UNITED STATES DISTRICT COURT EASTERN DISTRICT OF PENNSYLVANIA
September 14, 1962
Harry BERKOWITZ, Guardian of the Estate of Wilson Kinch, a minor, Plaintiff,
PHILADELPHIA CHEWING GUM CORPORATION, Defendant
The opinion of the court was delivered by: DUSEN
This opinion is written pursuant to the Mandate of the United States Court of Appeals for the Third Circuit, vacating a judgment of this court entered August 22, 1961 (Document No. 14), and remanding with instructions to '* * * determine whether or not there is diversity jurisdiction.' (Document No. 19).
Subsequent to the Opinion of the Court of Appeals (filed May 31, 1962), counsel for both plaintiff and defendant filed a written Stipulation on June 7, 1962 (Document No. 20), stating that plaintiff Berkowitz had been appointed, by order of June 4, 1962, the general guardian of the Estate of Wilson Kinch, a minor, thereby correcting the jurisdictional defect pointed out in the opinion of the United States Court of Appeals for the Third Circuit dated May 31, 1962. The amended order of the Orphans' Court of Delaware County, dated June 4, 1962, making the change from guardian ad litem to general guardian of the estate, is attached to the Stipulation.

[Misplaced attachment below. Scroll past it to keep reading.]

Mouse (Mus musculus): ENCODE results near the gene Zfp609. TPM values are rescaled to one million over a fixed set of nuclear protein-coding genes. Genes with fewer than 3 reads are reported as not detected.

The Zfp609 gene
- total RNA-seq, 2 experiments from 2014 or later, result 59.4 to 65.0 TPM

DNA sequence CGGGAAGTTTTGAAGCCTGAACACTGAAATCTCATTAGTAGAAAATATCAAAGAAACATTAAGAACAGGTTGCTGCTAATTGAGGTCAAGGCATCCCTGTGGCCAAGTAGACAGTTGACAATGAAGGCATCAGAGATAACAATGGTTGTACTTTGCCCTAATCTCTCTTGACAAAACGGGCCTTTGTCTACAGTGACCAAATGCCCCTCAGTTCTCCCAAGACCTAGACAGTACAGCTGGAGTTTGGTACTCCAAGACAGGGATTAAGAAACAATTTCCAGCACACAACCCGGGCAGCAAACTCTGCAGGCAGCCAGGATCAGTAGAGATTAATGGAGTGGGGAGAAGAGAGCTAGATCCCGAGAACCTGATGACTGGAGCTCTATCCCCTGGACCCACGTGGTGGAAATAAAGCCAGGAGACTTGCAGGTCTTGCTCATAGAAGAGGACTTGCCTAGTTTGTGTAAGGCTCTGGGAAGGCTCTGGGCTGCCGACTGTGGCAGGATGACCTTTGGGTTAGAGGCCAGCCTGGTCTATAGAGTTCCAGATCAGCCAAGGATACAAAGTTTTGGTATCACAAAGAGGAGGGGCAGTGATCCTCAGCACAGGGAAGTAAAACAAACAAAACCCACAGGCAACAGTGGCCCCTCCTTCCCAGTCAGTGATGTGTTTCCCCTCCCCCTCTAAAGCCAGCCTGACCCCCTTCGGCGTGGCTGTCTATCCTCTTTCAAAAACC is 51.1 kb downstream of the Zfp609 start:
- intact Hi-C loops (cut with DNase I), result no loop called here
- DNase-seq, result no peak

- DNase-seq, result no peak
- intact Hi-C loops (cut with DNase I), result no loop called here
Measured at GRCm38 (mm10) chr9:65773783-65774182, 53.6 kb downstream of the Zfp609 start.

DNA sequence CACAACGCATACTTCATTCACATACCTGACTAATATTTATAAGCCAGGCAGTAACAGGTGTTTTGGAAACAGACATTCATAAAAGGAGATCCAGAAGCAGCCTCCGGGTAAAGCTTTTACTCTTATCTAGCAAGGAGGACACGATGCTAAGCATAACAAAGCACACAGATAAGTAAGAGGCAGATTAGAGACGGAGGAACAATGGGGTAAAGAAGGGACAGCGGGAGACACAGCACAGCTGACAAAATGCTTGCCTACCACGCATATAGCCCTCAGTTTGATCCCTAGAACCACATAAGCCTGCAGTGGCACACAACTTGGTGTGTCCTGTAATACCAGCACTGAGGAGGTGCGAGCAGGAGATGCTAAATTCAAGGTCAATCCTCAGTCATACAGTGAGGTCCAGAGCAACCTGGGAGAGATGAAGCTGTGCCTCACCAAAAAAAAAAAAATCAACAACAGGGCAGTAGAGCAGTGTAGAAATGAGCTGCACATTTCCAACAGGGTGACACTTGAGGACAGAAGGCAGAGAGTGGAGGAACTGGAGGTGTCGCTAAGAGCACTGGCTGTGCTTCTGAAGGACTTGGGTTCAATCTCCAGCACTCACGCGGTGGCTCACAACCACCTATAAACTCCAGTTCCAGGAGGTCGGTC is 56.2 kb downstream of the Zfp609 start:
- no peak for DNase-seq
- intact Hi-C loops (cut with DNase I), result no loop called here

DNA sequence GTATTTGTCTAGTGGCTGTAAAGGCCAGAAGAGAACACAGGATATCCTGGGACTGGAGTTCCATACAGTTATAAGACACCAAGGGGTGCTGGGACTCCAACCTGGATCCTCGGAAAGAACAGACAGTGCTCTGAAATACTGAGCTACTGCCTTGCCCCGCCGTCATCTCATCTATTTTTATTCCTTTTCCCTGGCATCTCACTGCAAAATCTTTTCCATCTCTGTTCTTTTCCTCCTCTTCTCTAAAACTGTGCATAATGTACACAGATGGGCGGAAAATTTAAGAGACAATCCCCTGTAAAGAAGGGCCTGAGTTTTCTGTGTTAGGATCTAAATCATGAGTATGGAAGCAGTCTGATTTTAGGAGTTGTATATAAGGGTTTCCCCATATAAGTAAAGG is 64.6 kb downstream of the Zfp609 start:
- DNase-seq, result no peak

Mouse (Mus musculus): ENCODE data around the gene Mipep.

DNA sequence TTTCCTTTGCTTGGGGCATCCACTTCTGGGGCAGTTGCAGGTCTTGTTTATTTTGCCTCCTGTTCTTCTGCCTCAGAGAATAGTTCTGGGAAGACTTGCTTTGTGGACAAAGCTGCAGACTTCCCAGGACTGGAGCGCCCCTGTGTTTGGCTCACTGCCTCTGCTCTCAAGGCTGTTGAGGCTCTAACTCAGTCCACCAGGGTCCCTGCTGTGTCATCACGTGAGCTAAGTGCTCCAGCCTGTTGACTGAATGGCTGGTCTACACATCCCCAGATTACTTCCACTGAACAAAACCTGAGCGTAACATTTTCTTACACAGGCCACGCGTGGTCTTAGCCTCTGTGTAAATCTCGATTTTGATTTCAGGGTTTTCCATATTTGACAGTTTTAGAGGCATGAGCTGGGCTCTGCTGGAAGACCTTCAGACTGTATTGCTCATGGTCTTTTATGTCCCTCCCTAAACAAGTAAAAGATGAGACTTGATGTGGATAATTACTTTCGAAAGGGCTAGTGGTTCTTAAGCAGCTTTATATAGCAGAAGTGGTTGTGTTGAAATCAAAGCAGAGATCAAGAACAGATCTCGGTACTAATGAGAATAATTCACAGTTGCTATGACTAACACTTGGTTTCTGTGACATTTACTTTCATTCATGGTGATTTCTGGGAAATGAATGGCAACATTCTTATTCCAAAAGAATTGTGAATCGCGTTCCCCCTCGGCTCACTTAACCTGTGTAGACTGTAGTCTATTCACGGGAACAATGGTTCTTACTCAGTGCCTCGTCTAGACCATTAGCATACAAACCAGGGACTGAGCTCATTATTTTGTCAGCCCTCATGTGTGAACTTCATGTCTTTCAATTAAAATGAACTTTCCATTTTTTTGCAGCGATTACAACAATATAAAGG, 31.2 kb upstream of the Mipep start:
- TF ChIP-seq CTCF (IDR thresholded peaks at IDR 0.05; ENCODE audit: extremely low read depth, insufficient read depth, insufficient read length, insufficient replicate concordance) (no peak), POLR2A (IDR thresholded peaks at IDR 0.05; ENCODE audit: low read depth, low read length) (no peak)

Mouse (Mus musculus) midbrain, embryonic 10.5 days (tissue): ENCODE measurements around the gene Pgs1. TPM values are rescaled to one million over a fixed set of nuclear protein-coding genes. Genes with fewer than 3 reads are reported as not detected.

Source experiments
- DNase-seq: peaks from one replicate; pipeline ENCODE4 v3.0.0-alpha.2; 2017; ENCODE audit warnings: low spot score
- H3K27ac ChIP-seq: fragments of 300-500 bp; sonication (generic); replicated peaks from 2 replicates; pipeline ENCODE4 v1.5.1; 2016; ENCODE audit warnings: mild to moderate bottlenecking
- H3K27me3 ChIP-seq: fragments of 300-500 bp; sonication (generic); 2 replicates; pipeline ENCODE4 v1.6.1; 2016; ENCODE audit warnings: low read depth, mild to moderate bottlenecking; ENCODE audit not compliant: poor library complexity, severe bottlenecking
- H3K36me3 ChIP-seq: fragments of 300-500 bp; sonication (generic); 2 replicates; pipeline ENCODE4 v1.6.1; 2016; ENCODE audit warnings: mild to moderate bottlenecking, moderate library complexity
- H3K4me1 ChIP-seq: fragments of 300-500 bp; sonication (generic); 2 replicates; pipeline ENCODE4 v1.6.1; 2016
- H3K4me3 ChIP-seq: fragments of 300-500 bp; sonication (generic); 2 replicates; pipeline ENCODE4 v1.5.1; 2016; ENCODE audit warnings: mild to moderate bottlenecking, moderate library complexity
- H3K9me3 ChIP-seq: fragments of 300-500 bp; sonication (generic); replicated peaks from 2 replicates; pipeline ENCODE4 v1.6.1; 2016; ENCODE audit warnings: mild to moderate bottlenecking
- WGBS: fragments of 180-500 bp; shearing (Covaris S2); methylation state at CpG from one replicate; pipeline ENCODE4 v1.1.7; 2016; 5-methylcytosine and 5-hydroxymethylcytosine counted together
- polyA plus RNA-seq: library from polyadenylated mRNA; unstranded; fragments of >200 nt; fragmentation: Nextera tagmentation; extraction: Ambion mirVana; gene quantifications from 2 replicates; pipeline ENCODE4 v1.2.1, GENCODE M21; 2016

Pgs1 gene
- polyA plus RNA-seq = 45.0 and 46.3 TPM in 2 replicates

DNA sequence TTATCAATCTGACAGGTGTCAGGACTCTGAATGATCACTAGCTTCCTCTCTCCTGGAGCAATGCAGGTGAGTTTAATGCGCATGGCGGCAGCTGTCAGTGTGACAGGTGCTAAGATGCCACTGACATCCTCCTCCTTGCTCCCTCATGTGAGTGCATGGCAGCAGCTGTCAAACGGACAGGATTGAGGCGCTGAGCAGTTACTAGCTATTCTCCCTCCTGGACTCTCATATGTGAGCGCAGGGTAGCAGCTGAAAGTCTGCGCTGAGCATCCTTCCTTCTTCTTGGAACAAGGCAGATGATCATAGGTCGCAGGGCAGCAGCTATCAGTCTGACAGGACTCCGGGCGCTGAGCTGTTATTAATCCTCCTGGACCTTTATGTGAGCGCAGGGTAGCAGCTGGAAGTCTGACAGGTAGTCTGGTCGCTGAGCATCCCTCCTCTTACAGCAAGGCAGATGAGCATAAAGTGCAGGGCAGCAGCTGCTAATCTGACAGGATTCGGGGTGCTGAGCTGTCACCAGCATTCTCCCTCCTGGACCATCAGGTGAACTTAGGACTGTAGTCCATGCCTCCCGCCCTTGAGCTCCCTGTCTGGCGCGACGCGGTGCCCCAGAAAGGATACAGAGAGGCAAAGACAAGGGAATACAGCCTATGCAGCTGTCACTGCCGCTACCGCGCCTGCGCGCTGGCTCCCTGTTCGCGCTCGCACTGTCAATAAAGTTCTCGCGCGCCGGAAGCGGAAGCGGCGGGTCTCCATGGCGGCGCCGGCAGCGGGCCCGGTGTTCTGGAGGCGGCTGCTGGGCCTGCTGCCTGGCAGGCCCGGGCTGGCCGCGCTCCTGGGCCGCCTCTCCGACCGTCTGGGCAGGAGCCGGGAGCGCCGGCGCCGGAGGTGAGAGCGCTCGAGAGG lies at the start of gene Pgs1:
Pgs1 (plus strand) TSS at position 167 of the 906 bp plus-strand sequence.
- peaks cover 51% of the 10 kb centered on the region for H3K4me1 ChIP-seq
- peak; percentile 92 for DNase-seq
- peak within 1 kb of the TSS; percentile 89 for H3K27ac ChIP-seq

Under the cases decided by the U.S. Court of Appeals for the Third Circuit
and the U.S. District Court for the Eastern District of Pennsylvania,
diversity jurisdiction exists in the instant case, despite the fact that, apparently, the plaintiff was appointed guardian of the minor plaintiff's estate solely for the purpose of obtaining the diversity of citizenship between the parties requisite to bringing the minor plaintiff's action into this court. In Morris v. Bradley, supra fn. 2, Judge Grim stated at pages 519-520 of 139 F.Supp.:
'Under the Federal Rules of Civil Procedure, Rule 17, and under the law of Pennsylvania the capacity of a guardian of a minor to sue, Penna. Fiduciaries Act of 1949, 20 P.S. 320.1041, is not significantly different from the capacity of a guardian of an incompetent to sue, Penna. Incompetent's Estates Act of 1951, § 401, 50 P.S. § 1781. Therefore, the Fallat case controls the present case and the motion to dismiss must be denied.'
Both parties have filed briefs in which they agree that this court has jurisdiction of this case.
Therefore, defendant's motions to dismiss the original Complaint (Document No. 3) and Amended Complaint (Document No. 9) must be denied insofar as they allege lack of jurisdiction of this court, but the action will be dismissed for the reasons stated in the Memorandum of August 22, 1961 (Document No. 14).